An Egret's Day

An Egret's Day

by Jane Yolen
     
 

Poems and photographs take readers up close to observe the daily life of the extraordinary Great Egret. A Great Egret rarely rests. This majestic bird, with its big feet, even bigger beak, and breathtaking lacy wings, is a treat to watch. With his camera, photographer Jason Stemple takes us close to these magnificent creatures to witness their physical—and

…  See more details below

Overview

Poems and photographs take readers up close to observe the daily life of the extraordinary Great Egret. A Great Egret rarely rests. This majestic bird, with its big feet, even bigger beak, and breathtaking lacy wings, is a treat to watch. With his camera, photographer Jason Stemple takes us close to these magnificent creatures to witness their physical—and quirky—beauty as well as their daily habits and behavior—soaring, hunting, preening, nesting—which most of us never get a chance to see. Meanwhile, celebrated poet Jane Yolen offers her keen observations in carefully-crafted poetry that is at once whimsical, thoughtful, and thought provoking. Interesting facts about the bird accompany each poem in this National Outdoor Book Awards Honor Book.

Editorial Reviews

School Library Journal
Gr 3–5—The daily activities of the Great Egret are described in verse and narrative. Stunning full-color photographs illustrate such topics as preening, plumes, flight, size, and nesting. For example, "On the Hunt/What Do Egrets Eat?" informs readers that egrets are known as "ambush predators" that silently wait for their prey to come to them. This characteristic is poetically described as, "He is a world-class waiter,/Waiting (and wading)/In the muddied water/Till a shadow below/Lets him know that a fish/Is near. Then SPLISH-/SPLASH, that knife-sharp beak/breaks the surface/and brings back a surfeit:/Breakfast, lunch, dinner./Almost every strike a winner." The accompanying three photographs show the bird wading, striking and splashing the water, and holding a captured fish in its beak. A two-page close-up of its feather illustrates the chapter on plumes, and the Great Egret's large black feet are contrasted with the smaller golden feet of the Snowy Egret in text and art for the poem "Some Feet." Every spread features an informative paragraph, a vivid poem, and photographs sparkling with glossy details.—Frances E. Millhouser, formerly at Chantilly Regional Library, Fairfax County, VA
Children's Literature - Karen Leggett
Mother and son combine their talents, once again, to share the elegant world of the egret. The poetry is often as spare and perfectly formed as the curve in the egret's neck: "Grass stalks,/Then grass walks./Look out, fish." Each page includes a paragraph of prose to tell us what egrets eat, how they fly, and why they preen. "He is his own Laundromat … The talented Great Egret is truly wash-and-wear." Yolen and Stemple will very likely be introducing the egret for the very first time to readers of many ages. Who cannot marvel at the aerodynamic shape of an egret in flight, the white-against-green fluff of an egret roosting, the striking orange beak that stretches all across the cover of the book? Smithsonian ornithologist John H. Rappole served as consultant for An Egret's Day, as art joins science in a celebration of one of the great wonders of nature. Reviewer: Karen Leggett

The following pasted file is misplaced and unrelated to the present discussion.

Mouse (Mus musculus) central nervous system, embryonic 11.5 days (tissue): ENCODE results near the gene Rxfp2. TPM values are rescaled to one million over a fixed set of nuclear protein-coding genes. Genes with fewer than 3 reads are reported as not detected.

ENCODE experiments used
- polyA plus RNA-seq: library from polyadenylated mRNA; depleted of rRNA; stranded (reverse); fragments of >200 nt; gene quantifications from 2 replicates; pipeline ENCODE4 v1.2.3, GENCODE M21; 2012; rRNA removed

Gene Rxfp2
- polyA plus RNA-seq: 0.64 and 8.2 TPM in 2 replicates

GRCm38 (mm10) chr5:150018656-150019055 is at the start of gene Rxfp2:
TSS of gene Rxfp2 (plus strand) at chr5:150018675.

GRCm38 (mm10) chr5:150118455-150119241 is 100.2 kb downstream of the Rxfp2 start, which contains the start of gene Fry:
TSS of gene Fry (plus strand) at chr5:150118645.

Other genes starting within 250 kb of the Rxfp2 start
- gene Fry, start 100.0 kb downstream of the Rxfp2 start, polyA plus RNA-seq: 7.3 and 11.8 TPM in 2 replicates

Kirkus Reviews
Poetry and short informative paragraphs combine to celebrate both the elegance and the natural history of the American egret. Haiku, free verse, rhyming couplets and even a limerick are just some of the forms Yolen masterfully uses to engage readers on both aesthetic and scientific levels. Gorgeous photography completes this carefully designed literary science piece with scenes of the egret's daily life. Stemple captures the egret's movements as the light of each part of the day, from the yellow-orange glow of sunrise to midday pink to late afternoon sunset blue to evening purple, is reflected on its snow-white feathers. Both the poetry and the brief fact-filled vignettes explain how egrets walk, eat, fly and preen and how their plumes, so lace-like, were once coveted for decorating clothes and hats. A final poem muses on the future of this great wading bird in a country filled with polluted wetlands. A stunning combination of scientific and ecological knowledge offered through a graceful fusion of lyrical and visual media. (Informational picture book/poetry. 8-10)

Read More

Product Details

ISBN-13:
9781590786505
Publisher:
Highlights Press
Publication date:
12/01/2009
Pages:
32
Product dimensions:
9.60(w) x 8.60(h) x 0.40(d)
Age Range:
9 - 11 Years

Meet the Author

Jane Yolen is the author of more than three hundred books for children, young adults, and adults. She has received many awards for her writing, including the Regina Medal, the Society of Children's Book Writers Award, and the Christopher Medal. She lives in St. Andrews, Scotland, and Hatfield, Massachusetts.

Jason Stemple
is an award-winning photographer and has provided the pictures for numerous poetry books for young readers, including the acclaimed Color Me a Rhyme, Count Me a Rhyme, and Shape Me a Rhyme, all written by his mother, Jane Yolen. He lives in Charleston, South Carolina.

Customer Reviews

Average Review:

Write a Review

and post it to your social network

     

Most Helpful Customer Reviews

See all customer reviews >